Wednesday, November 16, 2005

Open government (unless it proves embarrassing)

The keys to the future are... Open, accountable, decentralised governance

The City also needs to be less secretive so people can express their views as to policies that affect them and have real consultation...

Only the most geekish have sought out the Liberal Democrat manifesto for the 2004 local elections. I'm not even convinced that many of the LD councillors have even read it. Certainly, their behaviour as lapdogs for the Tories suggests that they don't give a damn about ending secrecy. Odd, for a party whose local leader (yes, him) once bravely faced the threat of disqualification as a councillor for leaking commercially confidential information, but attempted a public interest defence.

How times change.

Following hard on the heels of their embarrassing climbdown over releasing the Blunderground report (and my sources tell me that what was released was a cobbled together document combining two reports and thus apparently worth £300,000), the council have refused to release information on the proposed casino on top of the Wheels park in Birmingham despite a Freedom of Information Act request from the Birmingham Post.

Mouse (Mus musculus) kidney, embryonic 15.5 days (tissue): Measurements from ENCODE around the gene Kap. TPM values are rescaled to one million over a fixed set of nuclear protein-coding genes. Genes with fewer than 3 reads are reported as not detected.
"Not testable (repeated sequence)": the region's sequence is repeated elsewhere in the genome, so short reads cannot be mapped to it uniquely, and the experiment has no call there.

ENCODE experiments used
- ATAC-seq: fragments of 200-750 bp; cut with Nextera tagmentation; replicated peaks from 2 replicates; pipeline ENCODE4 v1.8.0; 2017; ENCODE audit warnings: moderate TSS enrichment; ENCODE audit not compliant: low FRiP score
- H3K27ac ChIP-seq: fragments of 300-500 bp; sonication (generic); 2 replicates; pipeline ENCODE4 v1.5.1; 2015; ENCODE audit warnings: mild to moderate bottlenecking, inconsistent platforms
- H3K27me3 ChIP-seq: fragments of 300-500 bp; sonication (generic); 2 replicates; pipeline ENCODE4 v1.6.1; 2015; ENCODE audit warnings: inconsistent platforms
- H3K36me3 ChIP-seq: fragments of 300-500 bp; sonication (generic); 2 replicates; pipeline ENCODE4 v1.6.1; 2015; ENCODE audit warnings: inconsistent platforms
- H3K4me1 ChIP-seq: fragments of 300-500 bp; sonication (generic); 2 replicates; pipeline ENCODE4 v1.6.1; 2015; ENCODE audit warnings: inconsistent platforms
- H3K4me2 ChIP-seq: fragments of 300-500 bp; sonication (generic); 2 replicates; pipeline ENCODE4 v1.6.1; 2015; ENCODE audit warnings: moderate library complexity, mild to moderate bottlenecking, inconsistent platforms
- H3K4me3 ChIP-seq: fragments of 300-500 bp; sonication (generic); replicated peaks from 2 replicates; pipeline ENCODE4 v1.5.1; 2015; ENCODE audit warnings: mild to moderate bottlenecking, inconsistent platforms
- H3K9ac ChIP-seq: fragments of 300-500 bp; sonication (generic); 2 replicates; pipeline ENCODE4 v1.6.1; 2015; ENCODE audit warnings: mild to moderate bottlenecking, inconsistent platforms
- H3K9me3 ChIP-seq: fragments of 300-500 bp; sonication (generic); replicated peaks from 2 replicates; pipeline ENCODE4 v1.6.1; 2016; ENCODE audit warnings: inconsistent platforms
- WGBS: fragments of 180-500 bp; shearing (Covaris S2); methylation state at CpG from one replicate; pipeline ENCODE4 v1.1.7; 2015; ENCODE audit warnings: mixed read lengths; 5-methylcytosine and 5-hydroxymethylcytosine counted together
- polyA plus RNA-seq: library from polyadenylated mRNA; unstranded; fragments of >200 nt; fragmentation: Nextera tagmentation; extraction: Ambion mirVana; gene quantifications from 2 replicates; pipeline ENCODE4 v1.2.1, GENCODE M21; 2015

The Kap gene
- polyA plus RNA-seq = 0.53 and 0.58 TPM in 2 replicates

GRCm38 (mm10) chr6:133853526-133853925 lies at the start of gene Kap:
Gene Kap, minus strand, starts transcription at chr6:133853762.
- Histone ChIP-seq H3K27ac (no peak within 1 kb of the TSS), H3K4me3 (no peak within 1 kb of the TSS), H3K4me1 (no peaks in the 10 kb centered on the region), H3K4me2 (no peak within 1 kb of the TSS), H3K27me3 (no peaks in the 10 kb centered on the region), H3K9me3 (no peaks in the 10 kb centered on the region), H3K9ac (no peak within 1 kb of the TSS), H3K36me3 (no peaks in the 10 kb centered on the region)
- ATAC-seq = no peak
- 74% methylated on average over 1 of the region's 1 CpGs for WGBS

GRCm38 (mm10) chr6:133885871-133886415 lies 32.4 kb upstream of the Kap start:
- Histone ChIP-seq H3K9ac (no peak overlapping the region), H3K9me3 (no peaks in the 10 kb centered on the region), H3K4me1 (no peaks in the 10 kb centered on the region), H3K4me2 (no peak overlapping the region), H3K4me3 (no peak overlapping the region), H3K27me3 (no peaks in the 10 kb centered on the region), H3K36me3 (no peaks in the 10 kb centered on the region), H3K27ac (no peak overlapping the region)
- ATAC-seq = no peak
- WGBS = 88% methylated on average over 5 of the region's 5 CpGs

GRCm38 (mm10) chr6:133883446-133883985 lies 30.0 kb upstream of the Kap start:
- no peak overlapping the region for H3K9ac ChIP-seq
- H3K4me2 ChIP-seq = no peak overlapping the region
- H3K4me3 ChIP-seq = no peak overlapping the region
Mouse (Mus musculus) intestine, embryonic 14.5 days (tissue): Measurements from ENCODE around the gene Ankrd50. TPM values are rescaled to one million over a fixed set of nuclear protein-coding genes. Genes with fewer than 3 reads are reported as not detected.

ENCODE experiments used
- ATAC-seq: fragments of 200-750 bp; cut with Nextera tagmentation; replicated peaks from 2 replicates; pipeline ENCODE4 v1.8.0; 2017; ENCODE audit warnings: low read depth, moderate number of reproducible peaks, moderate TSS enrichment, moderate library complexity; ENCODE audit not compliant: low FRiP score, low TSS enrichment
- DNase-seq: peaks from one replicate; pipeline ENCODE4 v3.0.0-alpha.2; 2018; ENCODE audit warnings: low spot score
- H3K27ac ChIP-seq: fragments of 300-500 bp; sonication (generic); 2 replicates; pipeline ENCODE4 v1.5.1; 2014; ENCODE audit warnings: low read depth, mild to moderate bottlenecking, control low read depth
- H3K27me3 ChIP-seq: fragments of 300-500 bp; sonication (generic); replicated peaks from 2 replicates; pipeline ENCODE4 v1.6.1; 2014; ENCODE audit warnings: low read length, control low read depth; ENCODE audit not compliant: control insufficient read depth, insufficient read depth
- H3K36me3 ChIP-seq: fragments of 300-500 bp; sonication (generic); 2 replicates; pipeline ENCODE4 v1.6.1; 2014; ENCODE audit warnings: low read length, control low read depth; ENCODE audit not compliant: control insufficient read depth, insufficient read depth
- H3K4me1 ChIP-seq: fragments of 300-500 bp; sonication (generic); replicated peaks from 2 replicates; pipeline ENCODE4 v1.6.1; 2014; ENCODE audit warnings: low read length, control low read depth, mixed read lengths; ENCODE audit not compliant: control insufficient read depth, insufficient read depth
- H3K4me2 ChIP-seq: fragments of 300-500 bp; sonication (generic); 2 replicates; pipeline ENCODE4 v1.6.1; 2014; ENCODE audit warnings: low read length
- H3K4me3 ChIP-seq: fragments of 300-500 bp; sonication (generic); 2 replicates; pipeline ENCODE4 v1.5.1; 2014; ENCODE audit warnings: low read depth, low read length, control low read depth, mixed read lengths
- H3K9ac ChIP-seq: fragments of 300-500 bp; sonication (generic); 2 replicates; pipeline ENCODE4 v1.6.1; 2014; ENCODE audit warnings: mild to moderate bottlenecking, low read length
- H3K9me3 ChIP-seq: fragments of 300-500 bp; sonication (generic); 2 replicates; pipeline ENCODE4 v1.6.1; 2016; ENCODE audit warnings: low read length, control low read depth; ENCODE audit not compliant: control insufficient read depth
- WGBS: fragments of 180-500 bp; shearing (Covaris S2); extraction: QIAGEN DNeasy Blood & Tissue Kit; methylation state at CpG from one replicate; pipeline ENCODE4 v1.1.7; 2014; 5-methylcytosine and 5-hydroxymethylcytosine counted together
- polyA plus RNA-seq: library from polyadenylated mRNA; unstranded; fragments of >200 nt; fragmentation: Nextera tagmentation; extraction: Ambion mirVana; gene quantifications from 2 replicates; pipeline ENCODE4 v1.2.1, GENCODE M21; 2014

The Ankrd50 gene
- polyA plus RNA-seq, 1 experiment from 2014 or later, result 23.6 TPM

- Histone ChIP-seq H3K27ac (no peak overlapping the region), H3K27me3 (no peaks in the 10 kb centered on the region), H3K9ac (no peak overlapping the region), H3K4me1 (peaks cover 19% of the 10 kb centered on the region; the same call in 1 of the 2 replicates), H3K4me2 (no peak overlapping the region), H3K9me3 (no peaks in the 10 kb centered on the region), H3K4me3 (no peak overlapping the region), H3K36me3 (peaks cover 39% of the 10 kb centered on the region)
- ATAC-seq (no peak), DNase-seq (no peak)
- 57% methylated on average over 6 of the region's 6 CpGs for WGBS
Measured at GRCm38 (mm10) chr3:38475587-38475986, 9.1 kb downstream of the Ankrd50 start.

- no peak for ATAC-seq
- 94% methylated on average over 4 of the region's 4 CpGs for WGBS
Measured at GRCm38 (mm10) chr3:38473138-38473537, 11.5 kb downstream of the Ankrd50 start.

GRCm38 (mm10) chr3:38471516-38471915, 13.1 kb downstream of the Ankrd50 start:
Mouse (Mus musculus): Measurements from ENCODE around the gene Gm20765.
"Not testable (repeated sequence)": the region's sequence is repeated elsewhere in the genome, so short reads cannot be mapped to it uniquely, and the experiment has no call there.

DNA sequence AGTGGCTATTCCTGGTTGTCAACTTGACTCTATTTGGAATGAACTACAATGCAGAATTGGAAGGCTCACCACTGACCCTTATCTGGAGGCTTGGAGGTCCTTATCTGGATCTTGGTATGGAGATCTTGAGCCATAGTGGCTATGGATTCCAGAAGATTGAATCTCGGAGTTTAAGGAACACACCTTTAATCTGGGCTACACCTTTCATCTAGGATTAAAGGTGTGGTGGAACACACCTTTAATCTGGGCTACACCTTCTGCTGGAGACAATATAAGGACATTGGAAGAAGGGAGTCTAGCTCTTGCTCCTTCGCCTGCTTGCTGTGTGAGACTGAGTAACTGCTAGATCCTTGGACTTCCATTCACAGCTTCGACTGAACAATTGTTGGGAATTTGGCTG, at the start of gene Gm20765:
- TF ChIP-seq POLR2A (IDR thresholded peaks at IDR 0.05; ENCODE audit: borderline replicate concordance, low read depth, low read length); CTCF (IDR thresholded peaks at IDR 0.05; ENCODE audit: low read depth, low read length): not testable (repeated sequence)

Apparently, they've also been sitting on another request from the paper for information on the library since the end of August - a clear breach of the terms of the FoIA and the council's own code of practice. So, perhaps the Post should crack on with the next stage and lodge a complaint with the council before complaining to the Information Commissioner. Just the threat worked last time.

You see, the exemption that the council have claimed isn't an absolute one. Absolute exemptions are simple and are generally confined to national issues - things that would affect national security or the economy, for example. While an appeal to the Information Commissioner can still be made, I'd suspect that very few will get past that particular line of defence. However, there are a number of qualified exemptions available under the Act and they are subject to a public interest test. Simply, this asks if the public interest is better served by release or by the information being withheld.

Whatever the outcome, it would be interesting to see the judgement of the council being tested.

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